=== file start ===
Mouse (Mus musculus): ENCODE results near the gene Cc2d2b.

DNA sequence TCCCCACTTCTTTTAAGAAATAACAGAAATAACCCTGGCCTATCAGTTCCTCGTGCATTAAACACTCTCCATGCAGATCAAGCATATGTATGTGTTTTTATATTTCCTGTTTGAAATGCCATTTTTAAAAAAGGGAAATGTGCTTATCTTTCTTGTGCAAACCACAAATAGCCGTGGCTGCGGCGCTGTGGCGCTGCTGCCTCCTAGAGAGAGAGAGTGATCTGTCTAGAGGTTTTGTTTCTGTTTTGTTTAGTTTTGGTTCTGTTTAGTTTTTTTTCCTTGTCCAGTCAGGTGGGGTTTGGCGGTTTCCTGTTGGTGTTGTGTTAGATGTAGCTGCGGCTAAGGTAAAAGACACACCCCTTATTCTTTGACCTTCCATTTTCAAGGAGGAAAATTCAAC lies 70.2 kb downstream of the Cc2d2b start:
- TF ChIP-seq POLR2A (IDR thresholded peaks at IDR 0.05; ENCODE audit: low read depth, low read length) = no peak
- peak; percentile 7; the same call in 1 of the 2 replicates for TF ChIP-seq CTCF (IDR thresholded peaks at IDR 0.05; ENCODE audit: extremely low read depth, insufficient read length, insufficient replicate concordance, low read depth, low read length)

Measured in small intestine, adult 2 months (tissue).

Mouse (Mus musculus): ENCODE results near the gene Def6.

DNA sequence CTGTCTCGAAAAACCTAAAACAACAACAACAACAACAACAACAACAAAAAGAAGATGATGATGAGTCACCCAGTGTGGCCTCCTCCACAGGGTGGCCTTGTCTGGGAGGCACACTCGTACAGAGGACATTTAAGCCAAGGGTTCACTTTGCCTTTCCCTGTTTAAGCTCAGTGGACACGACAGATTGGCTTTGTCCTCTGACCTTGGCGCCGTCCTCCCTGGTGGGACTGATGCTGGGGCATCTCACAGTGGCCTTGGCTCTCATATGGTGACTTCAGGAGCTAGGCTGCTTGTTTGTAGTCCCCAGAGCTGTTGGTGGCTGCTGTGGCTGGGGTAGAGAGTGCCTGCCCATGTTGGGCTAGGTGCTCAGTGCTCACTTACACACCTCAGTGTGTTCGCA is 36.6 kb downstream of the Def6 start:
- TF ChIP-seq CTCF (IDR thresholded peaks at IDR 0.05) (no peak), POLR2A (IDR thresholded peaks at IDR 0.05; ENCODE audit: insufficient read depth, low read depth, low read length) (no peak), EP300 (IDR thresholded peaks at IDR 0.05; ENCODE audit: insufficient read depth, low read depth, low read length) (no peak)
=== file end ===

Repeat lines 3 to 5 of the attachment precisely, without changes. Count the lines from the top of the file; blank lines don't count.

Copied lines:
- TF ChIP-seq POLR2A (IDR thresholded peaks at IDR 0.05; ENCODE audit: low read depth, low read length) = no peak
- peak; percentile 7; the same call in 1 of the 2 replicates for TF ChIP-seq CTCF (IDR thresholded peaks at IDR 0.05; ENCODE audit: extremely low read depth, insufficient read length, insufficient replicate concordance, low read depth, low read length)

Measured in small intestine, adult 2 months (tissue).